In today’s fast-paced, economically burdened health care delivery system, long term and post-acute care providers often ask how to do more with less. With funding from a Johnson and Johnson Corporate Foundation block grant, Rutgers researchers and educators initiated the Rutgers Nursing Home Learning Collaborative
to test whether nursing homes could use insights from high-performance organizations to strengthen communication and improve staff satisfaction and better meet the needs of their residents.
Learning collaboratives bring together teams from multiple sites to focus on specific quality improvement topics and learn from technical experts and each other. This approach holds promise for many health care settings, including nursing homes.
From 2009 to 2011, teams from nine central New Jersey facilities entered the collaborative. Drawing on learning organization principles and basic quality improvement processes, these teams implemented a range of changes.
Survey Reveals Need
Effective communication is vital in providing high-quality care that respects and is responsive to the individual needs of residents. Diverse in size, ownership, and structure, the facilities in the collaborative generally performed successfully on surveys and tended to be involved in other quality improvement initiatives.
However, surveys and interviews with their team members revealed that there isn’t much time in a normal day for managers and staff to exchange ideas, prioritize problems, or think about how to integrate new insights into facility routines.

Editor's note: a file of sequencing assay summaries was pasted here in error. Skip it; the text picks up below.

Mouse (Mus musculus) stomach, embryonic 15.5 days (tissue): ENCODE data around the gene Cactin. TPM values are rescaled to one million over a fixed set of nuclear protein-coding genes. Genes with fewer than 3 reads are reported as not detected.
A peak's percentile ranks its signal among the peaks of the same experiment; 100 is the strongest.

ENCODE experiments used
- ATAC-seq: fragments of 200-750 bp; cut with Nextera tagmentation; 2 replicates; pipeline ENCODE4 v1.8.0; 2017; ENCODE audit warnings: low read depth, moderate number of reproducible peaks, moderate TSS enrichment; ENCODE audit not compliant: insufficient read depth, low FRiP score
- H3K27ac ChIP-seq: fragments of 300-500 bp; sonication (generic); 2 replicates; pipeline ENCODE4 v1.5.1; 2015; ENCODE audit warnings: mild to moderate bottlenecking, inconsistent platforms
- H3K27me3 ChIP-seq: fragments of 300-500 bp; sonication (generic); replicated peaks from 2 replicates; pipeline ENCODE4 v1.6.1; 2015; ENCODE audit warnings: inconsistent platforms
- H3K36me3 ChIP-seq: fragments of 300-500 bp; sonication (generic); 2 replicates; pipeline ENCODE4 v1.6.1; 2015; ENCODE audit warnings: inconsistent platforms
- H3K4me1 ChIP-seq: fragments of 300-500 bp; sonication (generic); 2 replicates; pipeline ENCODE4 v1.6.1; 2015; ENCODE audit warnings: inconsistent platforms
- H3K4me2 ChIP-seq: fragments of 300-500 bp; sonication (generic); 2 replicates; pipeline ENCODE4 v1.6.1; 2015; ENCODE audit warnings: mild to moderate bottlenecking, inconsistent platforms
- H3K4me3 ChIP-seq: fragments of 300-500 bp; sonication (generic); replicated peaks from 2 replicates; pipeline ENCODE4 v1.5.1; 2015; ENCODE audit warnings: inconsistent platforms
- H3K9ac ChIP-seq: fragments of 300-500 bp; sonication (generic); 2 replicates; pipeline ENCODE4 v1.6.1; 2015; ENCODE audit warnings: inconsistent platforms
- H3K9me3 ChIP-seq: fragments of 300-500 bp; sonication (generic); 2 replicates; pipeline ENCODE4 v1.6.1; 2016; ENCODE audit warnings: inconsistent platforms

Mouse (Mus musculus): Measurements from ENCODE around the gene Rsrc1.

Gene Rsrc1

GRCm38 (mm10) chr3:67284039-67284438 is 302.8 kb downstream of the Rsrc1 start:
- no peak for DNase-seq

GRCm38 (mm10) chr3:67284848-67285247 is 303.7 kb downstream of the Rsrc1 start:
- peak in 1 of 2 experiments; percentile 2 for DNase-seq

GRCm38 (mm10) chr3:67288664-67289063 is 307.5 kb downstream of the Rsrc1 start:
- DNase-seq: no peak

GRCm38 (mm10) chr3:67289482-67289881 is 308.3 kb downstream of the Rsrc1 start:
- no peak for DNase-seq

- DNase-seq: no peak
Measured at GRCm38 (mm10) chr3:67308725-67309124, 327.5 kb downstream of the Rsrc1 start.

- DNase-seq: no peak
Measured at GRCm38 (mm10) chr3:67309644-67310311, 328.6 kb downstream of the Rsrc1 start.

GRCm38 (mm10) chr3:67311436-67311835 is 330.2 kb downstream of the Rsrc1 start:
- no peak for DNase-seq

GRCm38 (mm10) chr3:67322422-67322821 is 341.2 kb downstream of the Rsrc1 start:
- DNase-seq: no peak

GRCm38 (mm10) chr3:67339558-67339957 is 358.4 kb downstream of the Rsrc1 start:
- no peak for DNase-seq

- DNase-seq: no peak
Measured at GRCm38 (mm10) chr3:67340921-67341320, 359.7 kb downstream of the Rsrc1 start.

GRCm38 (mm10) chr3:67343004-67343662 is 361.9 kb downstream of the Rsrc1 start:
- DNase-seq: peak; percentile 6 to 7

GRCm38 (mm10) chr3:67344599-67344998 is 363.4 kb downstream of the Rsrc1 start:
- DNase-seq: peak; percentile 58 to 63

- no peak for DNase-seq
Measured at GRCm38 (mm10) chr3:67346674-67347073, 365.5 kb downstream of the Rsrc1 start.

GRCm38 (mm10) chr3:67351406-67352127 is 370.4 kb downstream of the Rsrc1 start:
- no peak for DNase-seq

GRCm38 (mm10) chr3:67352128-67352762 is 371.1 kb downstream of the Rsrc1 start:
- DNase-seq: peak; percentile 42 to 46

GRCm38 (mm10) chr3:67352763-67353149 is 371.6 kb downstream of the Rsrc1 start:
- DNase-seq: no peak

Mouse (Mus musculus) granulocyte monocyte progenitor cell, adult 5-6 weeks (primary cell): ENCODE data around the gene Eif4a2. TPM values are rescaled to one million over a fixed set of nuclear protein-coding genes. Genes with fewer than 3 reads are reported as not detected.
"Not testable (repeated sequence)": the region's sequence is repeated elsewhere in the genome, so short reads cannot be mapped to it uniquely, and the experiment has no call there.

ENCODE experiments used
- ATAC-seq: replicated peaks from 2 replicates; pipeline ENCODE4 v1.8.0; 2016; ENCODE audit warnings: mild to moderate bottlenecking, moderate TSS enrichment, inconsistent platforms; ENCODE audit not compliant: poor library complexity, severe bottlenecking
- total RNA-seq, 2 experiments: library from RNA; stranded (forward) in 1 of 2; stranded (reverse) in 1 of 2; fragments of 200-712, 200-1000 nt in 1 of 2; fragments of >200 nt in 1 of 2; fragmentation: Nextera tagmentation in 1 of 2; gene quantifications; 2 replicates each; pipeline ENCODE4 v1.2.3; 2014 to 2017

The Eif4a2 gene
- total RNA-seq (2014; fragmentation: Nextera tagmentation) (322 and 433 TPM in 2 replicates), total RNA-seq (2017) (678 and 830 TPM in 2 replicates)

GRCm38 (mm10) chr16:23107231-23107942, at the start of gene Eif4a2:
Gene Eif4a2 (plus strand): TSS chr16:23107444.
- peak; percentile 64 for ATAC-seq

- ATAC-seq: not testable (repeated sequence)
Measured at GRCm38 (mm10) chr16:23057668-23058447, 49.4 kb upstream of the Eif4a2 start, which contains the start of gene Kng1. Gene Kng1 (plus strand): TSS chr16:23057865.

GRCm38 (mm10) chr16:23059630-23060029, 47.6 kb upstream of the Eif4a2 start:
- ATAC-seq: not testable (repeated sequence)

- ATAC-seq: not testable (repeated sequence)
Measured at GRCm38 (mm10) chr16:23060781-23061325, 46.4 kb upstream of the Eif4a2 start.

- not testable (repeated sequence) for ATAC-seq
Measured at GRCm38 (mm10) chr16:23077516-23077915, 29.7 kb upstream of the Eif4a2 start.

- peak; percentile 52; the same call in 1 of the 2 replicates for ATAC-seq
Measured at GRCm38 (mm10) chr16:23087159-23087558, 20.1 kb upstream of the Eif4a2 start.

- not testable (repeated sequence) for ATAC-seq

As one director of nursing explained, “Nursing homes are in survival mode.”
Over two cycles of the learning collaborative, a total of more than 400 nurses and nurse assistants responded to a one-page work environment survey covering a variety of issues, including supplies and resources; assignments; schedules; safety and health conditions; enforcement of policies; shift-to-shift communication; and relationships with managers, supervisors, and co-workers.
The survey also included three open-ended questions that elicited hundreds of comments from nursing staff at each of the facilities. Each facility team used its survey results to identify areas in which its practices could be improved.
On the short-answer questions, nursing staff were most likely to disagree with the following statements: There is good communication between shifts, people on this unit find time to review how the work is going, assignments and schedules are fair, policies are enforced the same for everyone, and managers care about me as a person.
Staff Need To Communicate
In responding to the open-ended questions, nurse assistants were particularly likely to feel disrespected and unappreciated. Based on survey results and interviews with nursing staff who participated in the learning collaborative, these issues are interrelated.
Given the pace of demands, it is not surprising that staff report that bringing people together to “review how the work is going” is a rare event.
Problems with bringing staff together extend to change of shift: Staff may not be able to respond to the current status of the residents they care for if the shift report is abbreviated or if the incoming staff do not have an opportunity to interact with outgoing staff, or if the report is not extended to nurse assistants before they plunge into their work.
Results Of Poor Communication